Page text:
Heroes of Salonika


Heroes of Salonika

HEROES OF SALONIKA  is a moving and monumental film that sheds light on the practically unknown destruction that befell Jews in the Greek city of Thessaloniki during the Holocaust.

The last survivors of the Salonica community from the Auschwitz extermination camp look straight into the camera, and tell the story of the largest Jewish Sephardic (exiles from Spain) community in the Balkans simply and candidly.

The survivors relate to events and zoom in on details as if they happened yesterday. Rare historical footage is intertwined throughout the documentary, as is a musical score with some original Ladino and Greek melodies reflecting Salonika's heritage and culture.

The Greek Jews were further humiliated in Auschwitz because they did not speak Yiddish or Polish, and as a result they were ridiculed by other Jewish prisoners, some of whom doubted their Jewish identity. Without Yiddish, they could not understand the Germans' orders and were targeted by them. Yet, their non-traditional Jewish appearance, optimism, courage and unity helped them survive and develop ties with the Polish Catholic political prisoners who aided some of the leading characters in the film.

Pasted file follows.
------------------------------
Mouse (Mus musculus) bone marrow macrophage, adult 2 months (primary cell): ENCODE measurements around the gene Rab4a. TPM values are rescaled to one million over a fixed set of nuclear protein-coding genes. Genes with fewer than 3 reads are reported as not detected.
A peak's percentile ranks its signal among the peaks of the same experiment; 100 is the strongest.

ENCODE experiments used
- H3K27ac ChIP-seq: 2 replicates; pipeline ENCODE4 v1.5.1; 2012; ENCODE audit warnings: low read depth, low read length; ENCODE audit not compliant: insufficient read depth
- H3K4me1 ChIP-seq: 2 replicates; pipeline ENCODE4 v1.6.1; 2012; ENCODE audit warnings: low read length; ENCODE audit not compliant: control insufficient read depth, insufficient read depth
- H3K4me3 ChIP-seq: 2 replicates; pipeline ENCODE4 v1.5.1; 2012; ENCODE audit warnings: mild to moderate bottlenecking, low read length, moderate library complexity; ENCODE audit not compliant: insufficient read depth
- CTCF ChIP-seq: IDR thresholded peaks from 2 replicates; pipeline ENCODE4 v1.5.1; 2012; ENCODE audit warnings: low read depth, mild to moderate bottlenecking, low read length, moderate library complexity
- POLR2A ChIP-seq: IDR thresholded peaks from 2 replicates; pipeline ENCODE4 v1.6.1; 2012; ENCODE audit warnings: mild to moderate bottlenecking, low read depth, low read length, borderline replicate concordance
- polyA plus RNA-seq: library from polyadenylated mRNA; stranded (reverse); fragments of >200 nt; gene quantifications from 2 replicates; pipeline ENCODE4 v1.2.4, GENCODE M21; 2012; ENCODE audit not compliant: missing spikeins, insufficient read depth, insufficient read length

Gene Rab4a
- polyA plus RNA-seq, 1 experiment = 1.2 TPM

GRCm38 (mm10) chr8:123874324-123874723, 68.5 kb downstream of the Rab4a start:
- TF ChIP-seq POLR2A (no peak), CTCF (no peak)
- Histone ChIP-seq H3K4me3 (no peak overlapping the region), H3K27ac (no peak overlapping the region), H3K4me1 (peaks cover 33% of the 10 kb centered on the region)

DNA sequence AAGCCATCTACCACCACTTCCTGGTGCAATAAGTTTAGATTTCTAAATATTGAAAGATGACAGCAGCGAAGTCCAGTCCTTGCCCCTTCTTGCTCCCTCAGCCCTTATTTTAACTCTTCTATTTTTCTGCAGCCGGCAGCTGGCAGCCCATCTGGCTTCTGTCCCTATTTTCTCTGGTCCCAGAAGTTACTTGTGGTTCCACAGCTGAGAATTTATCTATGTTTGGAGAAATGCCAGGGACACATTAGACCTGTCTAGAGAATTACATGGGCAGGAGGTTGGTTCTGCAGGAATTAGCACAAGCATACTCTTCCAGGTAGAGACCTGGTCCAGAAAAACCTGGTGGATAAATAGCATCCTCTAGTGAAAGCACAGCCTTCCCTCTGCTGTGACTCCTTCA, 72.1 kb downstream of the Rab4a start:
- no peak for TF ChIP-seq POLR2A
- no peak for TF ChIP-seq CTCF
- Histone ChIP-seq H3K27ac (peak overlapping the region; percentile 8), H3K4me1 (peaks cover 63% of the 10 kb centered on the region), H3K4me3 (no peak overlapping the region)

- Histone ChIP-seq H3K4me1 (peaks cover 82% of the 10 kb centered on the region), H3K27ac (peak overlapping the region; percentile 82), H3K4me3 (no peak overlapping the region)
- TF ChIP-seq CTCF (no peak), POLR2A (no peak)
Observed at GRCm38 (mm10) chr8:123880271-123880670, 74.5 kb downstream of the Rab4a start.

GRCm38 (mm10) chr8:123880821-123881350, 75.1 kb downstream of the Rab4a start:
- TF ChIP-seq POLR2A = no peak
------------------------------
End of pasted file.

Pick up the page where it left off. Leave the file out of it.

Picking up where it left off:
One of the heroes in the film, Jakito (Jacob) Maestro, saved hundreds of Jews in Auschwitz. As a youth in Salonika during the German Invasion in 1941-1943, Maestro learned German by selling trinkets to German soldiers. When he was taken to Auschwitz, his knowledge of German and his ingenuity helped him become an assistant to the Polish Catholic Jerzy Pozimsky, a Righteous Among the Nations, who headed the prisoners' labor office.

Maestro's daily job was to place prisoners in various labor commandos or task forces in the Auschwitz complex. He had access to the prisoners' files and was able to place Salonica Jews and some Polish Jews and gentiles in easier jobs, thus saving their lives. Some of his mates whom he placed at the Canada Commando would smuggle him diamonds and gold currency with which he would bribe the German officers and Kapos. Maestro sent, when possible, some of the worst German criminals in Auschwitz to the most arduous jobs in lieu of the Jews he saved.

Dilemmas of family loyalty, faith, and survival at all costs arise in this film, which is also intended for a wider non-Jewish audience that is less familiar with the Holocaust.